Five chic #greenreads that will only be read at the most exclusive after-parties this Oscar Sunday.
Michael Moss in the New York Times Magazine on snack attacks: Is it really your fault you ate the whole box of oreos? Well, yes ... but you can't take all the blame. Snack food companies have been trying to get you addicted to their products for years, and have spent millions getting the job done. “What I found, over four years of research and reporting, was a conscious effort -- taking place in labs and marketing meetings and grocery-store aisles -- to get people hooked on foods that are convenient and inexpensive.” In this piece adapted from his upcoming book on junk food, Moss digs into the science of why we munch mindlessly on foods that we know aren't good for us (and then go back for thirds). Here’s a hint: salt, sugar, and fat.
Jackson Landers at Slate on Yankee gators: The gators are coming! The gators are coming! The American alligator is heading north, thanks to our old friend climate change and its milder winters. These cold-blooded creatures typically live in southern climes, with temperature requirements that keep them from going farther north than North Carolina. Yet a gator was killed just five miles from the Virginia border in 2011, and Landers has heard plenty of unofficial reports that they’ve crossed into the Old Dominion state. “Officially, there are no alligators in Virginia. But in practice, I don’t think the alligators have paid attention.” No one knows for sure if the gators will creep over the Mason-Dixon line, or how long it will take the reptiles to establish breeding populations. “So far, the current shift is modest by historical standards,” writes Landers. “But if the trend keeps going, then New York City had better keep an eye on its sewers.”
Matthew Power in OnEarth on saving the Chicago River: In 1900, Chicagoans remade their city’s namesake river -- a huge feat of engineering that reversed the Chicago River's flow. Then they let it go to hell. "I ask him if he ever eats fish from the river, and he just laughs," writes Power about an angler he meets on the river's banks. While access to fresh water and shipping routes helped make the windy city into a powerful one, its river is now one of its biggest problems. It's also the Mississippi's problem and Lake Michigan's problem. Untreated human waste overflows into the water after almost every heavy rain, and 110-pound invasive Asian carp threaten to infiltrate the Great Lake via the river. The peril the lakes’ ecosystem faces is so great that engineers are considering rerouting the Chicago to keep it separate from other waterways, ironically diverting the flow back to its pre-1900 course). After visiting with lawmakers, scientists, advocates (including many from NRDC, which publishes OnEarth), and locals who are working to fix the problem, Powers wonders: “Does it really require a crisis -- floods, pollution, an invasion of carp -- to make meaningful change happen?” For Chicago's sake, let's hope so.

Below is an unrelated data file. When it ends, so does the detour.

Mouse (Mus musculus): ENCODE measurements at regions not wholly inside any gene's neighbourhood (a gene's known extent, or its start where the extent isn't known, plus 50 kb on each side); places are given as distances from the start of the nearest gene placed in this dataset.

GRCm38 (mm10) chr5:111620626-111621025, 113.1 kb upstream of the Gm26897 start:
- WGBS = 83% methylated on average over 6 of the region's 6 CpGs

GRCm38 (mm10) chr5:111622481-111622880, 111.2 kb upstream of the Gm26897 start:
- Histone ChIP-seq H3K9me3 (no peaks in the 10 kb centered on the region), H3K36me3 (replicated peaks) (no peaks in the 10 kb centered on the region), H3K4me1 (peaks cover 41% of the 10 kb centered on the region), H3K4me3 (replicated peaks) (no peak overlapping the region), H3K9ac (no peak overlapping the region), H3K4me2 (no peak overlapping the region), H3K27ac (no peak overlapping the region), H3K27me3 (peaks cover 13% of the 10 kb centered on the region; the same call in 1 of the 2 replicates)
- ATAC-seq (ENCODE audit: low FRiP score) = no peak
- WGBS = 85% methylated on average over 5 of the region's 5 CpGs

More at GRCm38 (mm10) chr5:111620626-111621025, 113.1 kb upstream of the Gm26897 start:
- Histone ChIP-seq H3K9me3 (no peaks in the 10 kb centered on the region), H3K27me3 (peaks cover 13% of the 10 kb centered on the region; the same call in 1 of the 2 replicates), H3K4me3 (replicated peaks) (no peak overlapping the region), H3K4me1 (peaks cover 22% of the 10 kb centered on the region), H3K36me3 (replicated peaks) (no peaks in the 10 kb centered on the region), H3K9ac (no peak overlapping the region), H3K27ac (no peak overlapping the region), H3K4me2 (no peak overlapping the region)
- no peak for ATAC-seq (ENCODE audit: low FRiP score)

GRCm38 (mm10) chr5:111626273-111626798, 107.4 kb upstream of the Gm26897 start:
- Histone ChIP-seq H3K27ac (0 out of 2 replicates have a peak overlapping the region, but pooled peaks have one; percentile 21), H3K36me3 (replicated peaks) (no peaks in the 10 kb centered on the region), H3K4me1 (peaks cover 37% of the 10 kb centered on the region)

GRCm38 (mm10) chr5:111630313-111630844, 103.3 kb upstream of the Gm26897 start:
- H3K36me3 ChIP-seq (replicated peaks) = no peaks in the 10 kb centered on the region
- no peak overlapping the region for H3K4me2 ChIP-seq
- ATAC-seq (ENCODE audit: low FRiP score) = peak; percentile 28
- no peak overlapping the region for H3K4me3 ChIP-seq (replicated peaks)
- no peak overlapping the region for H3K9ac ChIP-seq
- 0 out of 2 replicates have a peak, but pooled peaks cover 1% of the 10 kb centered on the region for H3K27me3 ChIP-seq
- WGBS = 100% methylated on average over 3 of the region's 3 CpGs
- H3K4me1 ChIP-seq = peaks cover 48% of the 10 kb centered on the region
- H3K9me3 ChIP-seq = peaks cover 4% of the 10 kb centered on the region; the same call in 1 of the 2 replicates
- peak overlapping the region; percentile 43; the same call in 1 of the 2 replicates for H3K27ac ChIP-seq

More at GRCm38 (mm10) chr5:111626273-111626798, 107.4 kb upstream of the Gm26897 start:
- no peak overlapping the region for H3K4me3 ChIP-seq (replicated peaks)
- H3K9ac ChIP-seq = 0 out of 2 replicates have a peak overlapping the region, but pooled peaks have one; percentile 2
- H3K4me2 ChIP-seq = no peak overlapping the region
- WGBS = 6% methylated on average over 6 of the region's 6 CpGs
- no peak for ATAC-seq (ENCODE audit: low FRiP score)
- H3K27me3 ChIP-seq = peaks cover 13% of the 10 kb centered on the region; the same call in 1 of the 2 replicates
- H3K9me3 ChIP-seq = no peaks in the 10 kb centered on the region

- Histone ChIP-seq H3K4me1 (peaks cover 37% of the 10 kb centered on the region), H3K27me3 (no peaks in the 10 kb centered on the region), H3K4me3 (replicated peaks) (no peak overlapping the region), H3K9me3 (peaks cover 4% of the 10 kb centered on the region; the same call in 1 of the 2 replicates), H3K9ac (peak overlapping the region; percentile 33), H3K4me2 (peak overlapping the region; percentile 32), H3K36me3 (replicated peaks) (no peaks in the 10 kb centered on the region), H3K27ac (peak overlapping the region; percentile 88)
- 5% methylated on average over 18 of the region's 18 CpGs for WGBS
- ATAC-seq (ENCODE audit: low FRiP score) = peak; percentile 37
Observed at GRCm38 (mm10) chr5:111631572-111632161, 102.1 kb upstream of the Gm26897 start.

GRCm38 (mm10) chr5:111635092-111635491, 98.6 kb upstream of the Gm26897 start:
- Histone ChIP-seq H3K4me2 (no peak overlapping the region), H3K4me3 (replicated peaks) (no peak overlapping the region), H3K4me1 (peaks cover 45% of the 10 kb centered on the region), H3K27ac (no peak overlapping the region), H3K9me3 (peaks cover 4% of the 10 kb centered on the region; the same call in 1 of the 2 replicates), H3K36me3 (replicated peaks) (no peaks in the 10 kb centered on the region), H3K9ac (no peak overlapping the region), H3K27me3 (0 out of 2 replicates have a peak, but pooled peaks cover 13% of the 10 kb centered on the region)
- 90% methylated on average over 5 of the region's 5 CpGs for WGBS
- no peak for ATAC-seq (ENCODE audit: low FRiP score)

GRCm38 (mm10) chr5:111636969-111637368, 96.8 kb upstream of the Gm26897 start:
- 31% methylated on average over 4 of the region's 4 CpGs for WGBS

Richard Conniff in Conservation on Big (Fish) Oil: If you’ve ever eaten foods boasting of healthy omega-3's, then you’ve probably eaten menhaden. These tiny, slippery little fish are the “soybeans of the sea” due to the rich, brain-boosting, heart-helping oil found within their bodies. Four hundred years ago, menhaden were so plentiful along the Atlantic seaboard that sailors in Captain John Smith’s crew tried to scoop them up with frying pans instead of nets. They'd have no such luck now. In fact, striped bass in the Chesapeake Bay have been literally starving to death for lack of menhaden. Annual hauls have dropped 80 percent since the 1950’s, and the fish oil industry is going bust from overfishing. (Sounds familiar...) Conniff introduces readers to Omega Protein, which is kind of like the BP of fish oil. The company processes 550 million menhaden a year into meal and oil, with the resulting goop ending up in products like butter-substitutes and cookies. If fish bits in cookies gross you out, Omega Protein’s ruthless fishing practices are sure to churn your stomach: The base of the entire Atlantic food chain could be at stake.
Juliet Eilperin in the Washington Post on a climate billionaire: Billionaire Thomas Steyer feels a little out of place when he chats about climate change with other billionaires. “I feel like the guy in the movie who goes into the diner and says, ‘There are zombies in the woods and they’re eating our children.’” But that hasn't stopped this investor-turned-activist from trying to ward off the evils of global warming, starting from inside Washington. Good luck, buddy. But Steyer uses his business savvy, political connections, and years of experience as a successful hedge fund manager to his advantage. Speaking at the anti-Keystone XL rally last Sunday, Steyer funneled the pipeline controversy down to what he knows best: “I’ve been a professional investor and I’ve been looking at billion-dollar investments for decades and I’m here to tell you one thing: The Keystone pipeline is not a good investment.” We couldn't agree more. Feeding dirty tar sands oil to that climate zombie is not a good idea.
Tired of reading yet? Watch this.
Nat Geo Wild on one hungry boa: We feel bad for you reptiles: that dry skin, those beady eyes, the inconvenience of cold blood, and the fact that one in five of your species is facing extinction. To top it off, some of you really have no table manners. We think this video will show you what we mean.
Tips: @OnEarthMag (tag it #greenreads) Image: Simon Q